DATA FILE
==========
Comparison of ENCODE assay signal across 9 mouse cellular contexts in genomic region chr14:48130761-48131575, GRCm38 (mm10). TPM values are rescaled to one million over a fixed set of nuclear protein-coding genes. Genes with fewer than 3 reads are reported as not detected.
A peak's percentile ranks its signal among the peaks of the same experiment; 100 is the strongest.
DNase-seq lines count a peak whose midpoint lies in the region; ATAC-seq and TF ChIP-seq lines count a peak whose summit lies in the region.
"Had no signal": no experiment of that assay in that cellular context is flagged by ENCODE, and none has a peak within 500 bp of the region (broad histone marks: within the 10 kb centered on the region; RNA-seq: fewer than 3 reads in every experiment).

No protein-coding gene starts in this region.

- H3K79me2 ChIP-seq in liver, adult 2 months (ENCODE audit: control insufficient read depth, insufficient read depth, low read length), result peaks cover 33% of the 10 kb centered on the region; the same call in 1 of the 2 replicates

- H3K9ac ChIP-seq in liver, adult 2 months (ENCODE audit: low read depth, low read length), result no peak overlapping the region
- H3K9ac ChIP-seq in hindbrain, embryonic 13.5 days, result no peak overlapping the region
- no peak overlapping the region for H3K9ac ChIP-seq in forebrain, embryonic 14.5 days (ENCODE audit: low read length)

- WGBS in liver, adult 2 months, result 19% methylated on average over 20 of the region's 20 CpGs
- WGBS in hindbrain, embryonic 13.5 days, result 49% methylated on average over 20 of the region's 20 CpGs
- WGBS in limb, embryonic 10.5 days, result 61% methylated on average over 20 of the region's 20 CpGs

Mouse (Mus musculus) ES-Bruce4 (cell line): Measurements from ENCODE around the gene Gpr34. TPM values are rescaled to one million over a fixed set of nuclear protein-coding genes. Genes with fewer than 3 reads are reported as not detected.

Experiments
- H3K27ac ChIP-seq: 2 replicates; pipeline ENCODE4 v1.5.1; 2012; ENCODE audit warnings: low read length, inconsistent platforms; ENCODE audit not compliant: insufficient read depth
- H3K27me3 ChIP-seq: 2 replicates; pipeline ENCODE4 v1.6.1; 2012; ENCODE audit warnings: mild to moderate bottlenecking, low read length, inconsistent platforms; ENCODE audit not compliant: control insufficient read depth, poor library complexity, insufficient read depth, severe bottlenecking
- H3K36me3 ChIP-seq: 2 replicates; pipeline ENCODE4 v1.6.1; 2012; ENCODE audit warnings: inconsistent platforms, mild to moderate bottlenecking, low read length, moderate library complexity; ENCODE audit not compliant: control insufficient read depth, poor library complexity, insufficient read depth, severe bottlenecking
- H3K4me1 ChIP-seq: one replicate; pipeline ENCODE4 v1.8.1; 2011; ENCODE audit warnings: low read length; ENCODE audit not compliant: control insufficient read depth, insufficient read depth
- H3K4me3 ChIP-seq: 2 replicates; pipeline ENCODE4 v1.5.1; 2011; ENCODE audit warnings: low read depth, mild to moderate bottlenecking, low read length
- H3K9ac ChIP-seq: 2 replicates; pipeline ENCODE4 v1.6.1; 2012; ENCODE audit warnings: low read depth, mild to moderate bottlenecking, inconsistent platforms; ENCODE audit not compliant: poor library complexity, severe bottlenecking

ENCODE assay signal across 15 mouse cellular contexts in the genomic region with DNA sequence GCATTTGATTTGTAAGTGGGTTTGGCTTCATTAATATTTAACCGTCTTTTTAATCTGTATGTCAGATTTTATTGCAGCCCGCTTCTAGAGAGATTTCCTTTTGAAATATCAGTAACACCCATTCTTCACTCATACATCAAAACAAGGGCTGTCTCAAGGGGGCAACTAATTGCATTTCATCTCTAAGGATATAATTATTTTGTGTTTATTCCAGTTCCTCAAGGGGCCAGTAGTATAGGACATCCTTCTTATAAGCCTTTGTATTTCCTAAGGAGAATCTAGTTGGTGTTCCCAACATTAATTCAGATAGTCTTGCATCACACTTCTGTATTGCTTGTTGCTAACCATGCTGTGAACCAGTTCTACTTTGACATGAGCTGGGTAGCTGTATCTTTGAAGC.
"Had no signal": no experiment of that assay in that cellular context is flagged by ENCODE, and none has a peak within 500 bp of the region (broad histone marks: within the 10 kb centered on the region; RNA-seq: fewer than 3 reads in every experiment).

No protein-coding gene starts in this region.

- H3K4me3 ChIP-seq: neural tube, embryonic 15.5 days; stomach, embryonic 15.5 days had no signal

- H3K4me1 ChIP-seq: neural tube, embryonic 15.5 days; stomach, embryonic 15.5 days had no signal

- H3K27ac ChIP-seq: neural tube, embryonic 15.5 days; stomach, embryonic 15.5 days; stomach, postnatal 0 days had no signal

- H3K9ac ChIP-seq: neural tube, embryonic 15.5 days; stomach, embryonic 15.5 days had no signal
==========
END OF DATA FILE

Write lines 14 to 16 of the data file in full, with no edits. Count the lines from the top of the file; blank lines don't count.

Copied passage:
Experiments
- H3K27ac ChIP-seq: 2 replicates; pipeline ENCODE4 v1.5.1; 2012; ENCODE audit warnings: low read length, inconsistent platforms; ENCODE audit not compliant: insufficient read depth
- H3K27me3 ChIP-seq: 2 replicates; pipeline ENCODE4 v1.6.1; 2012; ENCODE audit warnings: mild to moderate bottlenecking, low read length, inconsistent platforms; ENCODE audit not compliant: control insufficient read depth, poor library complexity, insufficient read depth, severe bottlenecking